Atopic Dermatitis: Preventing and Managing the Itch That Rashes, and a Case for the Multi-Theory Model (MTM) for Health Behavior Change for Educational Interventions Application of a Novel Theory to Self-Management Behaviors in Atopic Dermatitis

Main Article Content

Kayla Penny
Manoj Sharma
Amy E. Flischel
Robert T. Brodell
Vinayak K. Nahar


atopic dermatitis, environment, educational inverventions, behavioral theories, health behavior change, multip modal model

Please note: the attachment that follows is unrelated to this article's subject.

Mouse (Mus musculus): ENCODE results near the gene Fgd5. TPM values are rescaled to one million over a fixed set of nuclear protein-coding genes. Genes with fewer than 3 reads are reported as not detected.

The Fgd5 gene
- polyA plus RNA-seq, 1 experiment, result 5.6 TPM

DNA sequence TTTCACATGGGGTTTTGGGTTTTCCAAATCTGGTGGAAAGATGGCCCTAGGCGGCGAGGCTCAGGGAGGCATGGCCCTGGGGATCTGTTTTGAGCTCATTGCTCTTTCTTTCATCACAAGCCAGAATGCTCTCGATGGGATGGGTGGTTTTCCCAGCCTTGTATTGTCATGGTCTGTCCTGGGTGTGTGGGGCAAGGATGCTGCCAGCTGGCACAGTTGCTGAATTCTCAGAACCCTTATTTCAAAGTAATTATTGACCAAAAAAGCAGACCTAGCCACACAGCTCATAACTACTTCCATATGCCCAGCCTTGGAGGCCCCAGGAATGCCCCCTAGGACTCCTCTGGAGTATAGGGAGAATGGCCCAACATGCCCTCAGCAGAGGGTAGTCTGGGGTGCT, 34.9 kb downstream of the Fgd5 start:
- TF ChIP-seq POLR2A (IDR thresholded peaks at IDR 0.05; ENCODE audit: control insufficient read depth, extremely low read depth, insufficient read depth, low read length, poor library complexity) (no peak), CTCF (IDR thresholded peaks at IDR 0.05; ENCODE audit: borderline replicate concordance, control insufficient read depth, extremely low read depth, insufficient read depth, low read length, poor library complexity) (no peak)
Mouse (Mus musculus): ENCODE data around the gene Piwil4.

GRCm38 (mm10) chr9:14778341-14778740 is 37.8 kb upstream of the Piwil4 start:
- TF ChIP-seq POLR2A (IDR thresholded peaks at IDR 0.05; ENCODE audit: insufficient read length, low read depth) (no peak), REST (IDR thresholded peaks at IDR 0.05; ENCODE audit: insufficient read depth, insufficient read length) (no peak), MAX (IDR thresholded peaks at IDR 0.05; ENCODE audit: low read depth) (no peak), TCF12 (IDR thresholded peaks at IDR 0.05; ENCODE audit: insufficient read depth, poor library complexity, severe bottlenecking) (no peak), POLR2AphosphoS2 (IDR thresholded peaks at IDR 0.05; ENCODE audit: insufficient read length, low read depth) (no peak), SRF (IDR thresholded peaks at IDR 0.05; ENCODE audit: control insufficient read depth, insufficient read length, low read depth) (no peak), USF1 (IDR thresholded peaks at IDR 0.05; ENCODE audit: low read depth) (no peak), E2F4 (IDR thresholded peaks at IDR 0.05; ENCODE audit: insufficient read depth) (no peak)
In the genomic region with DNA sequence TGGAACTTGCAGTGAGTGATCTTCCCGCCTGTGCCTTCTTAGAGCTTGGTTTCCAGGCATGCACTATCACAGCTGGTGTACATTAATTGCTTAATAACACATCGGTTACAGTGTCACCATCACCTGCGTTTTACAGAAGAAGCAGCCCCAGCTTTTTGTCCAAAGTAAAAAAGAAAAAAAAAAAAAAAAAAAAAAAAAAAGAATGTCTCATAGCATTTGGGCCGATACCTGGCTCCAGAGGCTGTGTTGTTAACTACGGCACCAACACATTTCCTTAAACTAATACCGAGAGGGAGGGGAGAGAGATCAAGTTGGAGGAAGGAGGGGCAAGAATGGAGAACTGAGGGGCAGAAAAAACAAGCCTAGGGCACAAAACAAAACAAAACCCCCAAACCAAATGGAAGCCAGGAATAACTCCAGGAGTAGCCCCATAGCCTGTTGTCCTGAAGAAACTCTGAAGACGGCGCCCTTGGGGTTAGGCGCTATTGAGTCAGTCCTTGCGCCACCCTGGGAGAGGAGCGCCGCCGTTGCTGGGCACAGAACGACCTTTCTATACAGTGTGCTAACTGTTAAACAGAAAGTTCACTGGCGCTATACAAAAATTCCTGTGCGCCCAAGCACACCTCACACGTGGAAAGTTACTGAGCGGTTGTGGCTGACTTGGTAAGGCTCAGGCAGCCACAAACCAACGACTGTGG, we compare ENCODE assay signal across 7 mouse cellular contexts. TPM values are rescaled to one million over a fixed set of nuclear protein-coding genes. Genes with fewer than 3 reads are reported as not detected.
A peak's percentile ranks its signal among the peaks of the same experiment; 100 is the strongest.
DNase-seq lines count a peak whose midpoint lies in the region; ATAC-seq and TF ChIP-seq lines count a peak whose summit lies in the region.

Atopic dermatitis (AD) is a multifactorial disease affected by a host of genetic, environmental, socioeconomic and demographic influences, that induce the atopic immune response in predisposed individuals.  Despite treatment with topical corticosteroids to reduce skin inflammation, emollients to improve the skin barrier, and avoidance of inflammatory triggers, many patients report progressive symptoms.  Management strategies are developed as modifiable environmental influences are identified.  Managing atopic dermatitis requires adaptive changes in health behavior involving the patient and often the caregiver. Multi-theory models (MTM) have not yet been used in AD interventions but may prove beneficial as they use behavior concepts to predict both initiation and sustenance in education health interventions.  A comprehensive approach fosters such changes by using psychological and educational strategies as adjuncts to conventional therapy. This article reviews the challenges in managing AD and the potential impact of behavioral theories. This is designed to strengthen the argument for using an MTM model in future studies of AD. 


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